beyond bearing witness

The People’s Movement for Human Rights Education divides the various human rights guidelines into categories. This organization lays out the general themes that human rights and media activists tend to focus on in their work. The documentary filmmaker is no longer a removed outsider who captures an aspect of life on film with not other involvement. Nowadays, media activists who look at human rights related topics bear witness in such a way that causes systemic change. These films are not solely for the dissemination of information but rather they constitute forms of education that empower the victims or subjects to create their own change. So what is the role of the human rights activist and the media educator in the framework of sports and youth development?

In class we talked about the 2 core ideas of human rights: Dignity and Integrity. While dignity refers to the sacredness and worth of life, integrity is the idea of the wholeness of life – of developing and nurturing the physical, intellectual, and aesthetic elements. In the PDHRE under “Development“, the following is included as a universal right: “The human right of the child to live in an environment appropriate for physical and mental development.”Through and with sports, children around the world can create their own change and protect their integrity. Sports teach a set of principles and values – perseverance, teamwork, respect, etc. – that will then translate to other aspects of their future lives – professionally, economically, and socially.

In all of this, we encounter the idea of “politics of representation”. How are we as media educators supposed to represent children suffering through difficulties we’ve never experienced? And through a sports lens above it all. As youth workers we are given the power and privilege of representing another person – of representing a child whose life is sacred and unique and whose rights have been violated. Despite the difficult living conditions, children tend to highlight the positive things in their life, on the things they are proud of and want to share with others. Scoring a goal, assisting in a crucial play, running a mile – these are all things that can give kids hope and build pride in themselves. So these physical/athletic achievements end up meaning so much more to a child who doesn’t have much to begin with. Throughout all this, the filmmaker’s responsibility goes beyond simply bearing witness and becomes an attempt at capturing the change that happens through aspects like sports in the lives of youth.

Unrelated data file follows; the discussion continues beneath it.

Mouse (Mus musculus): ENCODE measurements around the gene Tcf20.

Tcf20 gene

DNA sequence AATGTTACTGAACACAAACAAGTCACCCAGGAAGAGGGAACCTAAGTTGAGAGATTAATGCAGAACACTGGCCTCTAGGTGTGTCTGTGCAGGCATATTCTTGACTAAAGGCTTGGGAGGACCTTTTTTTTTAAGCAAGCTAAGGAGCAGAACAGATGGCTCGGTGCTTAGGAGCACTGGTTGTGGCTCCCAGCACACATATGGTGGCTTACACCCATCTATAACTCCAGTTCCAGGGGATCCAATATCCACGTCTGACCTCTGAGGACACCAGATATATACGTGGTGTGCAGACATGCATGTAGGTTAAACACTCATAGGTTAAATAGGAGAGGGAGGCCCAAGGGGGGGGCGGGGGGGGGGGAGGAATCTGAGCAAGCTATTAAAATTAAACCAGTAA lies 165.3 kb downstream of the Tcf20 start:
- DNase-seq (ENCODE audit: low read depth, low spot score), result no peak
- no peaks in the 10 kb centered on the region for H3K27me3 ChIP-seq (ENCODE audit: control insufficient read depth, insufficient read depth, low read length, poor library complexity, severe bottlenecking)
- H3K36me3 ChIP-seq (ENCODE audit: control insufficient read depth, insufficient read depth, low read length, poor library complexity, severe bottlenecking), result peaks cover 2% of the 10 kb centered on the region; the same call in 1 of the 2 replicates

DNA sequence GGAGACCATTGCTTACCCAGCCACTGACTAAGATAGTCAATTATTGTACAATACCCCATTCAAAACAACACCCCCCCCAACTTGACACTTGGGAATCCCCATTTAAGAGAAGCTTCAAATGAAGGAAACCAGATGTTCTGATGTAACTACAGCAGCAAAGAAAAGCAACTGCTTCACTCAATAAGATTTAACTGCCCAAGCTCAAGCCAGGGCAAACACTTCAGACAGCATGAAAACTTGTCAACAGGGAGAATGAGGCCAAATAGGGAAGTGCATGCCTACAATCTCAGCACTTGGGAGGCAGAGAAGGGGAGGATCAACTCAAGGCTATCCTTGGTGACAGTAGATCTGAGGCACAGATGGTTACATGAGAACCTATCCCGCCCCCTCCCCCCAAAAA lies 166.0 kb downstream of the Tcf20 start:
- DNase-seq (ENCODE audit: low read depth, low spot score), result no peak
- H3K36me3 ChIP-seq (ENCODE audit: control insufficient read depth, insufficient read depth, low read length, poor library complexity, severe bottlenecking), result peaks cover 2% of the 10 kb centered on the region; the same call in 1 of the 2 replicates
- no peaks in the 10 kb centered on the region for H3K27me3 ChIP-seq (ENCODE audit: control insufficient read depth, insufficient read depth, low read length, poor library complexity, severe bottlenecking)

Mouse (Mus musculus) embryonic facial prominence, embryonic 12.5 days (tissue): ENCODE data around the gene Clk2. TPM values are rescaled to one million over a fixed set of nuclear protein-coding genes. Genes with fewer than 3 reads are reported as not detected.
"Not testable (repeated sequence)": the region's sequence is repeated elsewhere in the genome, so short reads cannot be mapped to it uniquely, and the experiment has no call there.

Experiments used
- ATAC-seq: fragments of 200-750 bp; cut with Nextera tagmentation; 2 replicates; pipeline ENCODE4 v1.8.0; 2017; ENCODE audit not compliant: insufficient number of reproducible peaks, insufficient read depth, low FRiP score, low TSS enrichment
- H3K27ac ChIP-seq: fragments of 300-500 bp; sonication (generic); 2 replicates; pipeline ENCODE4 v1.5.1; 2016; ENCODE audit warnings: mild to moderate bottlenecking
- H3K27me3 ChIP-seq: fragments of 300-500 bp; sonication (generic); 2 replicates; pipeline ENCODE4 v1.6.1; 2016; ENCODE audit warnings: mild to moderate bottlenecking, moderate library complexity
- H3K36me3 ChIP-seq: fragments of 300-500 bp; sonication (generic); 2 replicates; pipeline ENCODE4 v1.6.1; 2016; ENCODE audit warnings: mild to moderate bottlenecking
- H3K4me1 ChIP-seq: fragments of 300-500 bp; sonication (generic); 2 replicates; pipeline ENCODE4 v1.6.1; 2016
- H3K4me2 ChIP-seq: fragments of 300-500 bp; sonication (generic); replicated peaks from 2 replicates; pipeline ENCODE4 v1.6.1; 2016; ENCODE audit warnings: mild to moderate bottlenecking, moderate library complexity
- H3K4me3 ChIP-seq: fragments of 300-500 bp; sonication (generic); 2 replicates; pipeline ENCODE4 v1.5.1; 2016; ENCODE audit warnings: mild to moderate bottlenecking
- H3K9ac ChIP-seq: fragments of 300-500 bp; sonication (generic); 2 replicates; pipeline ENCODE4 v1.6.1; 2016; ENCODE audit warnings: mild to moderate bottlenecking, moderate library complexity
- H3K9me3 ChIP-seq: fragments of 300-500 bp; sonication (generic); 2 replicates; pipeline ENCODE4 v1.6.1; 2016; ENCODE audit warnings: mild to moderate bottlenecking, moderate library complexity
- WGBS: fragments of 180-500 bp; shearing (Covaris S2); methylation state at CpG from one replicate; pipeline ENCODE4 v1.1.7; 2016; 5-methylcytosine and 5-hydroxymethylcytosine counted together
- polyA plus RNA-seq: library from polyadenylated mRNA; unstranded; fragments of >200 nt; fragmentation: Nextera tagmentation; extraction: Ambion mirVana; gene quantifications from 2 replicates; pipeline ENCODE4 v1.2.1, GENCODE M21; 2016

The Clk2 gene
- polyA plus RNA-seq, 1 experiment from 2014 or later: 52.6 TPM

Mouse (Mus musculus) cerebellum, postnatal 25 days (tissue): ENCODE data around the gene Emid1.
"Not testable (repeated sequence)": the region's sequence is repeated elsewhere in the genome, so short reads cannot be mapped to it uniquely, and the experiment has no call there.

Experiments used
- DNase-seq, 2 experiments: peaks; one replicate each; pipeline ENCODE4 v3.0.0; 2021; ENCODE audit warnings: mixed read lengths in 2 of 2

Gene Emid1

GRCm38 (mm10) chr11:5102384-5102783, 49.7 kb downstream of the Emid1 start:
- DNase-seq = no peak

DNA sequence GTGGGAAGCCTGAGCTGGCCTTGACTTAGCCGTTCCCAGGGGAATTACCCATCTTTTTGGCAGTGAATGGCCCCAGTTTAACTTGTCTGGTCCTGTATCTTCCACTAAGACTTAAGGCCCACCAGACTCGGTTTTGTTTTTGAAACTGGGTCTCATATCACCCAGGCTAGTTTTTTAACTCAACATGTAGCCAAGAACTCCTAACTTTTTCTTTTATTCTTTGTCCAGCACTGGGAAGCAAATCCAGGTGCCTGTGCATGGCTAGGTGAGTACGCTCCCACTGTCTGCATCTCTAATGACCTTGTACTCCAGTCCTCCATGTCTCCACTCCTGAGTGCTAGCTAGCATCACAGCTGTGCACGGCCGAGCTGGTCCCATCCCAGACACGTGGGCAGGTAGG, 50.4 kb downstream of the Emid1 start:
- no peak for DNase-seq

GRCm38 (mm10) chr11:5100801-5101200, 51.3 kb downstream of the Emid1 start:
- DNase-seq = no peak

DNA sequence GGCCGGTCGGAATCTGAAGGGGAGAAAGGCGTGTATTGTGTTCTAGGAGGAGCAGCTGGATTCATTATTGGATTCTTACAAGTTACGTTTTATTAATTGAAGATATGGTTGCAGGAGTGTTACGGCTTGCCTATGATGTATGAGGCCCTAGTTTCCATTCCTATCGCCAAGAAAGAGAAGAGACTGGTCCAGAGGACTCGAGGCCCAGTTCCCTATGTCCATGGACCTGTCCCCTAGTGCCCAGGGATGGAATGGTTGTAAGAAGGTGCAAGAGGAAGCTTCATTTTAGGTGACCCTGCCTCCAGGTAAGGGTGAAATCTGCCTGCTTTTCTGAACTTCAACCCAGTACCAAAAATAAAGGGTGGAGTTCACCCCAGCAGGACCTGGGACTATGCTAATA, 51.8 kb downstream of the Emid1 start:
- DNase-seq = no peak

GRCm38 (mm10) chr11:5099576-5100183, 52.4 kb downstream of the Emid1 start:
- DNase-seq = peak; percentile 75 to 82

article 31

Article 31 (Leisure, play and culture): Children have the right to relax and play, and to join in a wide range of cultural, artistic and other recreational activities.

We shouldn’t need the Convention on the Rights of the Child to tell us that children have a right to be children and play. It’s pretty obvious. But in so many parts of the world, children are dealing with hardships and sufferings, and issues that they shouldn’t have to worry about. One’s youth is a precious, limited time and should be consumed with explorations and aimless adventures – not with financial concerns and political struggles.

One way kids can regain control of their childhood is through sports. By discovering a game that they are passionate about – be it soccer, baseball, rugby, anything active – they create a positive dream to strive towards. Sports become this magical part of life, where everything else is forgotten and the only thing that matters is the intensity of the game in that moment, scoring that goal, playing as a team. Personally, I think it is incredibly important to focus on sports and physical activity in the work on youth rights. Sports have the ability to transform, and when the response moves towards transformation, that’s when positive peace begins. Obviously sports can’t resolve hunger and poverty but they can heal part of a child’s soul, a child who has endured all sorts of violence.

As we talk about human rights focusing on the youth of today in the Global Youth Media class, I will try to take a sort of “sports therapy” approach to many of the issues discussed. In this scenario, media acts as the channel or vehicle bringing the sport to the child – the championship game on TV or the radio that inspire the child to pick up the sport. The power of media and the magic of sport can change a child’s life.